Input sought on spending of unexpected 130K

December 9, 2016


Joanna Floyd

Leadership students are contemplating how to spend $130 thousand, uncovered recently in a dormant school account.

Students have a chance to improve the school with the revelation of an unexpected $130,000 recently tapped from a long unused student account.

Student Leadership is in the process of conducting surveys and collecting feedback from students on an appropriate use for the fund that will benefit all students.

The fund is one of many student accounts that Leadership and other organizations manage, which are overseen by the school treasurer. Set up about 10 years ago, it has not been used for many years and is currently being reevaluated.

Although Northgate students are just now being informed about the fund, the money is not a surprise to administration; it has merely been dormant for several years.

“It’s always been documented. It’s never been a secret,” treasurer Tina Laiho said. “Each month I print off a copy of all of the bank statements, a list of all of the activity that’s taken place in that month. And someone from admin also sees that each and every month and they sign off on it.”

Laiho explained her initial questions about the fund, including, “Is it earmarked for something special? Is this set aside in a different account for that?” Neither she nor the previous treasurer, who retired last year, could determine its intent, since the fund predated both of them.

“It is too large of a fund to have come from one specific thing,” Laiho noted, but remarked that it is certainly a student ASB account that has been drawn from over the years. She speculated that the money was originally placed in a savings account rather than a checking account in order to earn interest.

Students make decisions about the spending of student accounts – which this is – and a class, club or organization must propose, vote and sign off on any school expenditures.

Moving forward, the intention of the fund is for “all of us” to determine how to spend the money in a way that “touches the lives of this entire school community,” Principal Michael McAlister said in December.

McAlister didn’t specify whether a group or individual will make the final decision on how to spend the money, but he expressed hope that after extensive and transparent discussion that the final choice “will reflect the kind of generosity and purpose that makes Northgate so special.”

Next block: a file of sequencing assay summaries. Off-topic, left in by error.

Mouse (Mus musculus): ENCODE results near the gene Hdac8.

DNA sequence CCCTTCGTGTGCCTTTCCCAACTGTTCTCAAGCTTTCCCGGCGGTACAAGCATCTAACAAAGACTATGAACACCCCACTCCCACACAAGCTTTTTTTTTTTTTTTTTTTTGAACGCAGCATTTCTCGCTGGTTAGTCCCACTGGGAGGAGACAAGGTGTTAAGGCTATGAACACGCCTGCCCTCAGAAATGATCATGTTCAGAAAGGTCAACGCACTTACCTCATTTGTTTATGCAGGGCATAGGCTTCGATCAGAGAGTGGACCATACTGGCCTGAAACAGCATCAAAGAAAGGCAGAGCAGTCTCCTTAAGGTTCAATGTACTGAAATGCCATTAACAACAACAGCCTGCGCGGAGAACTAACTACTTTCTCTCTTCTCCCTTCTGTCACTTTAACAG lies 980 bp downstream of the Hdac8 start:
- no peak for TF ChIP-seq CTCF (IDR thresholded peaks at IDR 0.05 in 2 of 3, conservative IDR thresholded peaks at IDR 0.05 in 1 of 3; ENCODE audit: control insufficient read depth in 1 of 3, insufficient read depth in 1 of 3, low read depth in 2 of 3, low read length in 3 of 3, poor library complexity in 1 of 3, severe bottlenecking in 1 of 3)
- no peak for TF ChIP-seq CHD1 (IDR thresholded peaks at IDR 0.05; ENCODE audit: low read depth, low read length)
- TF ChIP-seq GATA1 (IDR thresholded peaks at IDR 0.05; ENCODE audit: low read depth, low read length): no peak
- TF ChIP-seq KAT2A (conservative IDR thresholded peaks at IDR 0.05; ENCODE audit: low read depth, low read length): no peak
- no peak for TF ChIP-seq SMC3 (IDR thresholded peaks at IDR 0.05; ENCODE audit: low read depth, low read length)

ASB president Eugene Lee explained the current process to discern the optimal use for the money. In early December, a small group of student officers reported to McAlister, who gave the students the task to find something that served all of Northgate, and to assemble a list of the ten best suggestions for spending the money.

Some of the suggestions that Leadership has brainstormed include new water fountains, textbooks, IPads, remodelling the parking lot, campus beautification, and hydration stations.

Leadership teacher Kourtnie Howerton mentioned surveys as a way to integrate the entire student body’s opinions into the conversation. “We can get every student to circle their top three out of our ten that we provide,” she explained, “but obviously open it up so they can provide their own suggestions, as well.”

Regarding the timeline for spending the money, Laiho explained that it could be spent over a period of a few years, and not necessarily all on one project or at one time.

“It takes a lot of time to determine the best way to spend that money; we’re not just going to say, let’s spend it because we have to spend it,” she said. “There are a lot of rules and regulations….it’s a process, and it will take several months of just getting our base of ideas down and eliminating the ones that aren’t possibilities.”

Regardless of the ultimate destination for the money, McAlister wants students to take the idea of the fund seriously.

“It’s not often that a group of students can leave a mark that will last for a few decades for the betterment of those to come next,” he said. “I’m excited at the prospects and have been very impressed with the ideas that are being offered.”

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